Free testosterone (T) is transported into the cytoplasm of target tissue cells, where it can bind to the androgen receptor, or can be reduced to 5α-dihydrotestosterone (DHT) by the cytoplasmic enzyme 5α-reductase. DHT binds to the same androgen receptor even more strongly than testosterone, so that its androgenic potency is about 5 times that of T.[114] The T-receptor or DHT-receptor complex undergoes a structural change that allows it to move into the cell nucleus and bind directly to specific nucleotide sequences of the chromosomal DNA. The areas of binding are called hormone response elements (HREs), and influence transcriptional activity of certain genes, producing the androgen effects.
The Organon group in the Netherlands were the first to isolate the hormone, identified in a May 1935 paper "On Crystalline Male Hormone from Testicles (Testosterone)".[180] They named the hormone testosterone, from the stems of testicle and sterol, and the suffix of ketone. The structure was worked out by Schering's Adolf Butenandt, at the Chemisches Institut of Technical University in Gdańsk.[181][182]
Epidemiological studies suggest that many significant clinical findings and important disease states are linked to low testosterone levels. These include osteoporosis (Campion and Maricic 2003), Alzheimer’s disease (Moffat et al 2004), frailty, obesity (Svartberg, von Muhlen, Sundsfjord et al 2004), diabetes (Barrett-Connor 1992), hypercholesterolemia (Haffner et al 1993; Van Pottelbergh et al 2003), hypertension (Phillips et al 1993), cardiac failure (Tappler and Katz 1979; Kontoleon et al 2003) and ischemic heart disease (Barrett-Connor and Khaw 1988). The extent to which testosterone deficiency is involved in the pathogenesis of these conditions, or to which testosterone supplementation could be useful in their treatment is an area of great interest with many unanswered questions.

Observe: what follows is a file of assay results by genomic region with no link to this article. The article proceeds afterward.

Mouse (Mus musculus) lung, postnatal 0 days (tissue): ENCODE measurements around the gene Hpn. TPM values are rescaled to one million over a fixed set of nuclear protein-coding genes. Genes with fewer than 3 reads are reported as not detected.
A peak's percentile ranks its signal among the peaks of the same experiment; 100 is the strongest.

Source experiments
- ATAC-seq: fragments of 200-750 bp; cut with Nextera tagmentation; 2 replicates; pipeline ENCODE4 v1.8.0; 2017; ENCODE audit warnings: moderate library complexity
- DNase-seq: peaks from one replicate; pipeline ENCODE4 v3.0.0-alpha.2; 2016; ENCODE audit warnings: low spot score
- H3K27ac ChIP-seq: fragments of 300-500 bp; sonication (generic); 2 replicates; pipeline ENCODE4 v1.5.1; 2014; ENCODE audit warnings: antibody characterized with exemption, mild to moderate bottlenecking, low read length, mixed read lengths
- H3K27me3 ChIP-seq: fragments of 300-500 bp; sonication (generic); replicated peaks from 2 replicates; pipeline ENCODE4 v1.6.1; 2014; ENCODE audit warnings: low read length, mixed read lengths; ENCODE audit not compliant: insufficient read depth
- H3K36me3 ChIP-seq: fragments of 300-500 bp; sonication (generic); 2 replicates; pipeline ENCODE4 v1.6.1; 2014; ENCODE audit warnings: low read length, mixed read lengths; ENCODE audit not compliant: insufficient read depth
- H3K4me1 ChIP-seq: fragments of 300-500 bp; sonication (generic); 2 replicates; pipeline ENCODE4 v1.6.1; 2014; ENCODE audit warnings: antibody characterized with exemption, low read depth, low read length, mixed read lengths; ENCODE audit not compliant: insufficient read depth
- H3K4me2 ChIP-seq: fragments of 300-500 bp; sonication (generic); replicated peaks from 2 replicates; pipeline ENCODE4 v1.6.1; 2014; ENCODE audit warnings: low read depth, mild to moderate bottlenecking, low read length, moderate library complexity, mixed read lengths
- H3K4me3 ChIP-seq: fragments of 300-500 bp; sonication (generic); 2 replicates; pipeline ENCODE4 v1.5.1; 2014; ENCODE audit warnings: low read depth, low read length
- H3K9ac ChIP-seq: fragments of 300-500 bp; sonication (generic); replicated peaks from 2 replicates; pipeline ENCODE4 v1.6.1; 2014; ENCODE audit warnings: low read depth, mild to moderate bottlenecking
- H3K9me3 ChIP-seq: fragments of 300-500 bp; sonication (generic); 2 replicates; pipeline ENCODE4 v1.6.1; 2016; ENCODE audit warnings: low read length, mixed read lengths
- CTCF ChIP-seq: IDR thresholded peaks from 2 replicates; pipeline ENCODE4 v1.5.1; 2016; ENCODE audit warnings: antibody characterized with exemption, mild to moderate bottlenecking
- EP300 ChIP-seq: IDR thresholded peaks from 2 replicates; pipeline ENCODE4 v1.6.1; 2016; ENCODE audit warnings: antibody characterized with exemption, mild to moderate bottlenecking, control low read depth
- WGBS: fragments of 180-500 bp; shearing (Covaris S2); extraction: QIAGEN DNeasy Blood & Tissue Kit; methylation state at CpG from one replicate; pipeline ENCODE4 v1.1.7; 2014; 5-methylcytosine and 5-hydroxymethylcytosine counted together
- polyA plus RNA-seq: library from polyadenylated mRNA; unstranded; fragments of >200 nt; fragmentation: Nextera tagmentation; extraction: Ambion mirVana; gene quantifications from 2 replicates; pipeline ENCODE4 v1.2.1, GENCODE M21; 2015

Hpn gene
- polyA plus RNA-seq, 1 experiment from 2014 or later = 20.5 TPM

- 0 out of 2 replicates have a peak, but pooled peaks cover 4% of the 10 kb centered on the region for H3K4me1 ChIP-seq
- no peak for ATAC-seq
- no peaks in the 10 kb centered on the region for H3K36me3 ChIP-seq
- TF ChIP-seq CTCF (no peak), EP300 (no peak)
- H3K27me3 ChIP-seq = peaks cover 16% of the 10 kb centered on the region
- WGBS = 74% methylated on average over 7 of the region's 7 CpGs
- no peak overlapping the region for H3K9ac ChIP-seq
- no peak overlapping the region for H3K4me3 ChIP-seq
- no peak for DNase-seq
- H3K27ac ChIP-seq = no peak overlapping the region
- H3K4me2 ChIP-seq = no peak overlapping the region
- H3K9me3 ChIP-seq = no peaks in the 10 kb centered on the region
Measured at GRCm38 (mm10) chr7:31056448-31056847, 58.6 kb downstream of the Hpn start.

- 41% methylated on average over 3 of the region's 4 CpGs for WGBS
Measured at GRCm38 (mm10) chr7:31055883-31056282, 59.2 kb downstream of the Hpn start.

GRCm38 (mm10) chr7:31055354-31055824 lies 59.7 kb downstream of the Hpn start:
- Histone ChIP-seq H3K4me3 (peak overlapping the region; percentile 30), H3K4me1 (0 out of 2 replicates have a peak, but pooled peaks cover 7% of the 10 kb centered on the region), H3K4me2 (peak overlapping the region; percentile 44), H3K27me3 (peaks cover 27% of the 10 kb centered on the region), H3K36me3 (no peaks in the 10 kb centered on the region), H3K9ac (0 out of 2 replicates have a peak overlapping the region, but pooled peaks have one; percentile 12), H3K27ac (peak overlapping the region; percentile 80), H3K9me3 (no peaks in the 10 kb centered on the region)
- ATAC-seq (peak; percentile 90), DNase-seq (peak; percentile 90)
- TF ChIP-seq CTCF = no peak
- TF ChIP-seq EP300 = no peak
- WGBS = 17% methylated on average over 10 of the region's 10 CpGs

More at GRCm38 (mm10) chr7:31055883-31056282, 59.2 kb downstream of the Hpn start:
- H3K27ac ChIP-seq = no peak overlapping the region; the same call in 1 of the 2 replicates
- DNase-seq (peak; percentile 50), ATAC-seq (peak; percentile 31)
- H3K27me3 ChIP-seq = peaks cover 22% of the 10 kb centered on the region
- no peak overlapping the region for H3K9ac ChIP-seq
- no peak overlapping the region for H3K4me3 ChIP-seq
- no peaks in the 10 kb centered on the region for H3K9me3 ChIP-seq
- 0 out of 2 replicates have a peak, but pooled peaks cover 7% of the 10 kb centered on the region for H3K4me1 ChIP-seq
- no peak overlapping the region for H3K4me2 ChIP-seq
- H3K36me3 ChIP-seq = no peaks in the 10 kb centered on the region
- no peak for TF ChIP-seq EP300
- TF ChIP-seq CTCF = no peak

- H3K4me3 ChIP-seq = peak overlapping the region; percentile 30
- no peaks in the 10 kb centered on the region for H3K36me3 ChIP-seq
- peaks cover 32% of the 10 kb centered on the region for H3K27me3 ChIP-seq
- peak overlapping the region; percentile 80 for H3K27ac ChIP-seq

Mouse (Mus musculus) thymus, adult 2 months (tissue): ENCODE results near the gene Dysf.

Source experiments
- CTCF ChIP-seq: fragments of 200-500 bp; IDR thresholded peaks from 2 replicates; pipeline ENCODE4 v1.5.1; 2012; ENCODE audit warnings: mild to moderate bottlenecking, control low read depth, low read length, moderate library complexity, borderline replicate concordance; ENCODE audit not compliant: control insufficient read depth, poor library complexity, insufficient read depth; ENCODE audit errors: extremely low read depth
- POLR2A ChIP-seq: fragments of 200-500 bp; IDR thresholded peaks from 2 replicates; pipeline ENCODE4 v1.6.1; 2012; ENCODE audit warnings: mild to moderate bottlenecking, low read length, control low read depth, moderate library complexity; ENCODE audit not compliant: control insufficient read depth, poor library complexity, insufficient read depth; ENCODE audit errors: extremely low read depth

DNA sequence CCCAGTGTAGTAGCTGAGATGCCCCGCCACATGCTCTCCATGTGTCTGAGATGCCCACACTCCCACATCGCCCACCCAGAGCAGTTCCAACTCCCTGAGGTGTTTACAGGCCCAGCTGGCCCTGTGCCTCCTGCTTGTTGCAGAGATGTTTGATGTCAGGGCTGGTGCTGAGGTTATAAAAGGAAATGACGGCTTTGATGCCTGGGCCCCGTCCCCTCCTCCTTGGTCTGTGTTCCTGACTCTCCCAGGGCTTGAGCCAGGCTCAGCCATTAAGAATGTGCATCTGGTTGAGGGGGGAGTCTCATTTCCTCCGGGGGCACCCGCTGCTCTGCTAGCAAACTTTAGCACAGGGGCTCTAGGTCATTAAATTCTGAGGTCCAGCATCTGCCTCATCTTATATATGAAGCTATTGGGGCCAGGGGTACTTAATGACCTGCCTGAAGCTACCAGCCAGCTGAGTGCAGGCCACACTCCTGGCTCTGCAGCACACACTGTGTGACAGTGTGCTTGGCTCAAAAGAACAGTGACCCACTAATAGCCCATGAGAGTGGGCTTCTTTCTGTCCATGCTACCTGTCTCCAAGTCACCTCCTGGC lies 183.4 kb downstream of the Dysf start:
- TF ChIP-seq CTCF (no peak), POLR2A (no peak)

As you cut these dietary troublemakers from your meals, you need to replace them with healthy substitutes like vegetables and healthy fats (including natural saturated fats!). Your body prefers the carbohydrates in micronutrient-dense vegetables rather than grains and sugars because it slows the conversion to simple sugars like glucose, and decreases your insulin level. When you cut grains and sugar from your meals, you typically will need to radically increase the amount of vegetables you eat, as well as make sure you are also consuming protein and healthy fats regularly.
If testosterone deficiency occurs during fetal development, then male characteristics may not completely develop. If testosterone deficiency occurs during puberty, a boy’s growth may slow and no growth spurt will be seen. The child may have reduced development of pubic hair, growth of the penis and testes, and deepening of the voice. Around the time of puberty, boys with too little testosterone may also have less than normal strength and endurance, and their arms and legs may continue to grow out of proportion with the rest of their body.